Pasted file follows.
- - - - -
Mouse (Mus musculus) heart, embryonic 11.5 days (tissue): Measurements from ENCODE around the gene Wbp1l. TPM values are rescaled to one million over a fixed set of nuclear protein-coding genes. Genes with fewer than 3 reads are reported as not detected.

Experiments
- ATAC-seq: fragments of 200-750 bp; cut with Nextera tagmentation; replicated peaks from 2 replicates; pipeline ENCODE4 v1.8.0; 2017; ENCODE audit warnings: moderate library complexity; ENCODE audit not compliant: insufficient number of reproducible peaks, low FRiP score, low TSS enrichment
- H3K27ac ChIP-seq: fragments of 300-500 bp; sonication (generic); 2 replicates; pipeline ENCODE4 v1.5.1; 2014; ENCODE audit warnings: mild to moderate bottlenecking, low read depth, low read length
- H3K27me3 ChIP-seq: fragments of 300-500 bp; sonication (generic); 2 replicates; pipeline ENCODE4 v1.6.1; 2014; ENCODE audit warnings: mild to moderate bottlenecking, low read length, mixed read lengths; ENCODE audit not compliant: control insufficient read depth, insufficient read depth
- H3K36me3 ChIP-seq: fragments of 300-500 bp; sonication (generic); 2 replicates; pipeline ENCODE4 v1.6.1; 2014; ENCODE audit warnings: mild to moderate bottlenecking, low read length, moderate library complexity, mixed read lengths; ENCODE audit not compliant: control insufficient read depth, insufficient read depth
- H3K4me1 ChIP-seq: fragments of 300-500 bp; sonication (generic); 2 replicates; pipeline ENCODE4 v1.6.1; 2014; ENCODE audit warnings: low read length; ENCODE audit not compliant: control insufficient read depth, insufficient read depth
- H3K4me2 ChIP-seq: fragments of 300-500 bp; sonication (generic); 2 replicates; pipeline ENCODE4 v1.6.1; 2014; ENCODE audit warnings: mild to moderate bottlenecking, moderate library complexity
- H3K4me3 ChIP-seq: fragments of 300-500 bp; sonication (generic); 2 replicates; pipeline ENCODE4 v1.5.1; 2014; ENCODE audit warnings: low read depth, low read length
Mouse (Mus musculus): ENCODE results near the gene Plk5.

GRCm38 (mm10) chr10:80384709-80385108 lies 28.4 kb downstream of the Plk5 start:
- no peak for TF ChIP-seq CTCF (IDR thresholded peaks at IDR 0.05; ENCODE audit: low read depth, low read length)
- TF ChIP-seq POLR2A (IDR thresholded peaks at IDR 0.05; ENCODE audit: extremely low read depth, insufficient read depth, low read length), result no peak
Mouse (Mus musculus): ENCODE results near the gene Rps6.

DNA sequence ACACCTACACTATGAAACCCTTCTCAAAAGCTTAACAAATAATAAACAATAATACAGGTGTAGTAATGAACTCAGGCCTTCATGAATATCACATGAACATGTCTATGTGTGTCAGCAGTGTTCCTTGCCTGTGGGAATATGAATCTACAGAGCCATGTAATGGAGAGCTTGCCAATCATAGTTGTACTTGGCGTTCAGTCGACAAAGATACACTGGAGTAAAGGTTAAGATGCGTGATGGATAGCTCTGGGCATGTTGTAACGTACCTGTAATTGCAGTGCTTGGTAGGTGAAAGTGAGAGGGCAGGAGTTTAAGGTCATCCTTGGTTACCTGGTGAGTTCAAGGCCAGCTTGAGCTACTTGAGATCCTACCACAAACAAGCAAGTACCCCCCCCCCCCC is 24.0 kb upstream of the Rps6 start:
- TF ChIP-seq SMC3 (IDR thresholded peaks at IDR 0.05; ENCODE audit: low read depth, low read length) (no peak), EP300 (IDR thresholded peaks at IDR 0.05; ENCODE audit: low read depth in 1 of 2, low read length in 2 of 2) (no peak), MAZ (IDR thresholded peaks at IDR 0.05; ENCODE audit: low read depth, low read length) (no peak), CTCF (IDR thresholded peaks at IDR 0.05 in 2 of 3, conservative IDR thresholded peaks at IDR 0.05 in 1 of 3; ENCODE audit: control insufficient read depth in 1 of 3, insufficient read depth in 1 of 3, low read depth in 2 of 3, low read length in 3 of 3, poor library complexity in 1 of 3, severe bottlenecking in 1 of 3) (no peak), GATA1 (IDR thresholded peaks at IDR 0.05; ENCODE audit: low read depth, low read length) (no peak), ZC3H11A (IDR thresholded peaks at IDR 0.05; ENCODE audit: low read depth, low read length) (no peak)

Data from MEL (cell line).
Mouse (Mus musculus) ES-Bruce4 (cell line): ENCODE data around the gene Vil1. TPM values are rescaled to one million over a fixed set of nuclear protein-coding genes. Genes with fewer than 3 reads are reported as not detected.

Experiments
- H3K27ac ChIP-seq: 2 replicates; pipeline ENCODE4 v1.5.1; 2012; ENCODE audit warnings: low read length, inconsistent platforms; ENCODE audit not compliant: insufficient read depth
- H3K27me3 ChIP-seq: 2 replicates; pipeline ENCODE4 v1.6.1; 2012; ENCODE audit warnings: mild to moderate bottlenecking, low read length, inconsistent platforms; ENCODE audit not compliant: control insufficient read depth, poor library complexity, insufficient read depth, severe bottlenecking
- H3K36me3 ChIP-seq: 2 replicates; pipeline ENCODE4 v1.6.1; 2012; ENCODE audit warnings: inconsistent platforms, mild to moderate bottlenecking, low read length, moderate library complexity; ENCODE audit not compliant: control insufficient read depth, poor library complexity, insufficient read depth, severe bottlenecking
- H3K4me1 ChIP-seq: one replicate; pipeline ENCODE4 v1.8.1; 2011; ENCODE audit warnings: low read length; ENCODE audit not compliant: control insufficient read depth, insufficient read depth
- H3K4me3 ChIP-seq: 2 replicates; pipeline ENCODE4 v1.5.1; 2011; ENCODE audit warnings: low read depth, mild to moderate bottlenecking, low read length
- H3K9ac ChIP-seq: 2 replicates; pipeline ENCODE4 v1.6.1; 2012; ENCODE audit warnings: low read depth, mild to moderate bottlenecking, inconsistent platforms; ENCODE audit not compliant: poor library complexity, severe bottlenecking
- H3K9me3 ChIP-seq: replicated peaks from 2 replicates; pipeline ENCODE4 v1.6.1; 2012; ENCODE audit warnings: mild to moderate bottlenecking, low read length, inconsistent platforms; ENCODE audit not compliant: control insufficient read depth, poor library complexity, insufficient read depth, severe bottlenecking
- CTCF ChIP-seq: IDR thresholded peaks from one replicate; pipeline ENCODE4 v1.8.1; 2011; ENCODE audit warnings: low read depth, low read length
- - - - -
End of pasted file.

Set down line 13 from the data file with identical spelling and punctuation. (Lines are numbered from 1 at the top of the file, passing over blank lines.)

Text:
- TF ChIP-seq POLR2A (IDR thresholded peaks at IDR 0.05; ENCODE audit: extremely low read depth, insufficient read depth, low read length), result no peak